Composition 101, Researching and Writing, Expository Writing - whatever the class is called, there will always be freshmen coming to the writing center in a panic and asking consultants on how to help them to get "a good grade" on their paper for the class. These foundation classes are significant in building the student's writing ability and to prepare them for more papers to come at university; however, it seems to do the exact opposite in terms of "authentically" improving a student's writing abilities. I'm glad that Katherine chose to do these two articles, because I cannot stress enough how toxic formulaic writing is for students in composition classes - instead of promoting critical thinking skills, original ideas, and individualized voice in their paper, students cling to a pattern in academic writing that has preceded and is expected of them. These students are desperate to follow the formula, regurgitate ideas just to make their argument in a paper "safe," stress out over every proper citation placement, and constantly ask writing center tutors, "Is this paper good? Does it follow the requirements? Do you think the professor will be ok with this?"
Students are poisoned with that idea of writing for a grade, and thus try their best to make their paper into a scientific puzzle- "Maybe if I move this sentence here, add a citation after this part, put a quote there, it'll look like the sample paper our professor shared with us, and then I'll be ok!" They are so concerned with getting through the class with no other reason than keeping their GPA up and just not failing, and consequently have no interest in writing for themselves. Like Barbara Fister says in her article, "Why the 'Research Paper' Isn't Working," students are too afraid to express their own ideas and make the paper their own because it won't "fit" with what the professor wants, or even that there aren't enough "sources" to back a completely original argument. Students are concerned with replication, which is why having a standard "research paper" isn't working. The concept needs to be reworked so that it encourages students to think on their own and tend to their own ideas, instead of doing incomplete, surface-level research just to support a quote for an argument they have no interest in.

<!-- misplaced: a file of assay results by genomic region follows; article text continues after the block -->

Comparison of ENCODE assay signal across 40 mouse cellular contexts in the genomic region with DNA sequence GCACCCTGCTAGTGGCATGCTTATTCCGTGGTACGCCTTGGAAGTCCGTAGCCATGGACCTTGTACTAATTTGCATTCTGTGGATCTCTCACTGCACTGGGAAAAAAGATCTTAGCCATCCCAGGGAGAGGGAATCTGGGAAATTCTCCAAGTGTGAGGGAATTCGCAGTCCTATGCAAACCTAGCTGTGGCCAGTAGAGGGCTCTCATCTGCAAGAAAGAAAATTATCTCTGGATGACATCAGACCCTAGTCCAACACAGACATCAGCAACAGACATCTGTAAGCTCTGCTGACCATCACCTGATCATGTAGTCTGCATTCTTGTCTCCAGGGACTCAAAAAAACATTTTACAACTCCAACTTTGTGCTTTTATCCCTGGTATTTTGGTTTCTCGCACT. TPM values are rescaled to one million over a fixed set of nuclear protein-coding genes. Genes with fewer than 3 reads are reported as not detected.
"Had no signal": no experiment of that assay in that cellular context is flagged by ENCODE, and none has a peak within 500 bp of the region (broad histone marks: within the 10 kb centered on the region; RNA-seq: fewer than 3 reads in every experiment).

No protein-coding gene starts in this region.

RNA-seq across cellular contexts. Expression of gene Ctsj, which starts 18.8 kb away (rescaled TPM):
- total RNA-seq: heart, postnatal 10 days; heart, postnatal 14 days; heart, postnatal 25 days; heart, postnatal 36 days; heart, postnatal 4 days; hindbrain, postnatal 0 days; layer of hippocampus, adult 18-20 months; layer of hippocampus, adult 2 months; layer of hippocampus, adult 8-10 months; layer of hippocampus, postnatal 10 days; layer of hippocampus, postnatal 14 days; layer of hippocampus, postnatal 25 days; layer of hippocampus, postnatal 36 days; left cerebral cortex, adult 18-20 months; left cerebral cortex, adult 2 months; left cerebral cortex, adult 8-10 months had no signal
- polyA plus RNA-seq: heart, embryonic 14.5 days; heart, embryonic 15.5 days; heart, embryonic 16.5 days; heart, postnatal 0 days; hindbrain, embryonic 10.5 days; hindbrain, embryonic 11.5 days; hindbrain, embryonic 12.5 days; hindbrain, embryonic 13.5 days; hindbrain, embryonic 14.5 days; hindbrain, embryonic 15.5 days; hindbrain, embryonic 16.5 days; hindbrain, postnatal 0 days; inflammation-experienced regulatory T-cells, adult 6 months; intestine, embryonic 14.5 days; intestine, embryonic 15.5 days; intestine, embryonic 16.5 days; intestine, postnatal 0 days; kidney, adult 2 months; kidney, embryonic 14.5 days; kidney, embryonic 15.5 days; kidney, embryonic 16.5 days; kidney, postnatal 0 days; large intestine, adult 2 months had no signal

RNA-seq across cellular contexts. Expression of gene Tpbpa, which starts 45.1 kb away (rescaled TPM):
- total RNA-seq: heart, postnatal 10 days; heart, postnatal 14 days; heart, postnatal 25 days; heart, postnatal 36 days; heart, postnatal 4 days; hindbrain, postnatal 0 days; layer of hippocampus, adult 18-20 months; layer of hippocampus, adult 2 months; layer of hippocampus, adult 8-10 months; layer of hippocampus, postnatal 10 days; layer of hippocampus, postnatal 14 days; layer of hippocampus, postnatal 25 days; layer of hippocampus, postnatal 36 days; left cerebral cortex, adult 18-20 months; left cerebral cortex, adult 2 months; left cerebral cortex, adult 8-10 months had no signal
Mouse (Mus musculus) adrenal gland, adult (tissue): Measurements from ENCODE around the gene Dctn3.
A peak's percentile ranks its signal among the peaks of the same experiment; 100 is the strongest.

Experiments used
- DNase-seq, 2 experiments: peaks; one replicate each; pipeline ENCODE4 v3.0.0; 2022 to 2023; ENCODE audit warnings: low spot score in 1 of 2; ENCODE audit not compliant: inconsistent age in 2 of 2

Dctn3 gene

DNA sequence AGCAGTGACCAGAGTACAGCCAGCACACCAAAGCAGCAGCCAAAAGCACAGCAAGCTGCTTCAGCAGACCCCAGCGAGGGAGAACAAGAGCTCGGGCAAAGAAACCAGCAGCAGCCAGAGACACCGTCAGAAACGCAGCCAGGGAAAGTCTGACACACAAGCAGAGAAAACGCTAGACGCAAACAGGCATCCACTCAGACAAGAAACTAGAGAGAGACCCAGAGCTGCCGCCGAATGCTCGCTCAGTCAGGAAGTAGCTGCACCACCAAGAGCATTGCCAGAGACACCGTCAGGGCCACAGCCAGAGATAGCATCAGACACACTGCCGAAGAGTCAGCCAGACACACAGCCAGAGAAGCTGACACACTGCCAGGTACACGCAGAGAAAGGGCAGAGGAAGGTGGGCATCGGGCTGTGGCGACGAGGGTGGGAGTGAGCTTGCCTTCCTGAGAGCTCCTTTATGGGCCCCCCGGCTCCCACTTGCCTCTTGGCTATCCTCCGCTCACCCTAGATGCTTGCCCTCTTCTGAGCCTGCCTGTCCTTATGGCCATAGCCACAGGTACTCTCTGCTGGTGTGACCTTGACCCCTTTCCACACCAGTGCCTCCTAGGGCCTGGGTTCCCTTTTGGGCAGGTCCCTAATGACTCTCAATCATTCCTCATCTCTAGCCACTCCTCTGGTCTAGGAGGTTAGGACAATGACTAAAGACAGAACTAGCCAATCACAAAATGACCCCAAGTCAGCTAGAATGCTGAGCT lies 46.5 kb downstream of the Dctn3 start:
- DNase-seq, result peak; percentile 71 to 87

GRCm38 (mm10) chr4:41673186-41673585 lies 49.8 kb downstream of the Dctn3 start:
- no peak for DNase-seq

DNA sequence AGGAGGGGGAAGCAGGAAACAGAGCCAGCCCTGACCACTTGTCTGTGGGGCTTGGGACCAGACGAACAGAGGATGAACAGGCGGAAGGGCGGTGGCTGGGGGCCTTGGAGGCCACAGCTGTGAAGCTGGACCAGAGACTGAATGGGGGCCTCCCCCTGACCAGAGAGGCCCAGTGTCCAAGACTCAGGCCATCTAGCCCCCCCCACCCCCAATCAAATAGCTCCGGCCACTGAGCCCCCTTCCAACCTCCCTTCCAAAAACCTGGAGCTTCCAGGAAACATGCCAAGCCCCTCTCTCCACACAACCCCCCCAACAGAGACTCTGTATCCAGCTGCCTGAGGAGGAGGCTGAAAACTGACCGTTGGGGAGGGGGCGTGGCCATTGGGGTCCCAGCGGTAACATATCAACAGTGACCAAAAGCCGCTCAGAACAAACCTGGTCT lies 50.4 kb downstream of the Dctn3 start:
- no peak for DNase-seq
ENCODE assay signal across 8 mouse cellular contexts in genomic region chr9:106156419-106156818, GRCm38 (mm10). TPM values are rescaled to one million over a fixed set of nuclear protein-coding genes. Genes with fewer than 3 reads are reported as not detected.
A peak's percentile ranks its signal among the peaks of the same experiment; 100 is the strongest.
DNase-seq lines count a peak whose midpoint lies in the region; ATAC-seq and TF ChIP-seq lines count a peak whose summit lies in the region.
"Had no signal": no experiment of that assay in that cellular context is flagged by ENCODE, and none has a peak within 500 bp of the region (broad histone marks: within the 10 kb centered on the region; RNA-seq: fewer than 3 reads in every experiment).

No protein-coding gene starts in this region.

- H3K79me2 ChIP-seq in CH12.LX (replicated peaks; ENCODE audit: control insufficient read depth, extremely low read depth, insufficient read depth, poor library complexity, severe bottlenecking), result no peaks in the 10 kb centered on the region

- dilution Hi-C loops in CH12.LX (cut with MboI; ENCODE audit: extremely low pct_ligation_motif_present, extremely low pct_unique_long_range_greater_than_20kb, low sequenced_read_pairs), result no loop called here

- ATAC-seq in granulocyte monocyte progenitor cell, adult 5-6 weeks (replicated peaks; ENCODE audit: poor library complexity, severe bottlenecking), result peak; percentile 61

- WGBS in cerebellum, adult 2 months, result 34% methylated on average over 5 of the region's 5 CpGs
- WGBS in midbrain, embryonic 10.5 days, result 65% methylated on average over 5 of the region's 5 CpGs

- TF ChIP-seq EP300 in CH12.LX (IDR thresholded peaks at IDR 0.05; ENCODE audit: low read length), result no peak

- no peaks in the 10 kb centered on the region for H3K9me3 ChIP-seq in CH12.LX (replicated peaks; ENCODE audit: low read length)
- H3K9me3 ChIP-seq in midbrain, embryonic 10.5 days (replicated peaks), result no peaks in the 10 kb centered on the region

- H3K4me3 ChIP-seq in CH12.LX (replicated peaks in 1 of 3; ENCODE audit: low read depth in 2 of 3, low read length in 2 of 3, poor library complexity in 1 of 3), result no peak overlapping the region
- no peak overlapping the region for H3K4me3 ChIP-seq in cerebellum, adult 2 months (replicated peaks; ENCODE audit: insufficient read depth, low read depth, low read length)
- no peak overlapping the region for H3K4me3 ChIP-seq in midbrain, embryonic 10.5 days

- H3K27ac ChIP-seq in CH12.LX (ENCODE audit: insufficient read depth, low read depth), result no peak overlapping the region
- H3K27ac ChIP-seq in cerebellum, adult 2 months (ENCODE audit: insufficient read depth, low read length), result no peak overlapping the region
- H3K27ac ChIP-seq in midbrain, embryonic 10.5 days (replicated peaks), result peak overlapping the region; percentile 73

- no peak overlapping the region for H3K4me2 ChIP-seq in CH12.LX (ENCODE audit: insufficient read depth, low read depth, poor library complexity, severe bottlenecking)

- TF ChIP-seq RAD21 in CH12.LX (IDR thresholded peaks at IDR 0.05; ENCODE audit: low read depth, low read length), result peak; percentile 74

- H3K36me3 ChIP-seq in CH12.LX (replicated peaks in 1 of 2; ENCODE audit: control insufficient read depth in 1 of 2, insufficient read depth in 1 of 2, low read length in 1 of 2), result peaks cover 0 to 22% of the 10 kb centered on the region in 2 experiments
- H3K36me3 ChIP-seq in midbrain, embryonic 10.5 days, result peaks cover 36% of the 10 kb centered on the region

Additionally, these standard research papers clash completely with the ideology of the writing center. The writing center works toward non-direct conversations that help the students think and encourage their individuality and confidence in their own writing and voice, as opposed to showing students directly how to "make their paper better." That's not what the writing center is about, and having those research papers seem to only promote that mentality of "do as I say," instead of giving them more freedom to explore their voice. Academic foundation courses in writing need to rethink their methods in teaching, as it is dangerous to the students; ultimately, they will keep repeating this behavior of formulaic writing in their other classes. That habit, consequently, is detrimental to their own learning, and definitely does not help prepare them for their other classes at university that will require original research, original thought, and original voice.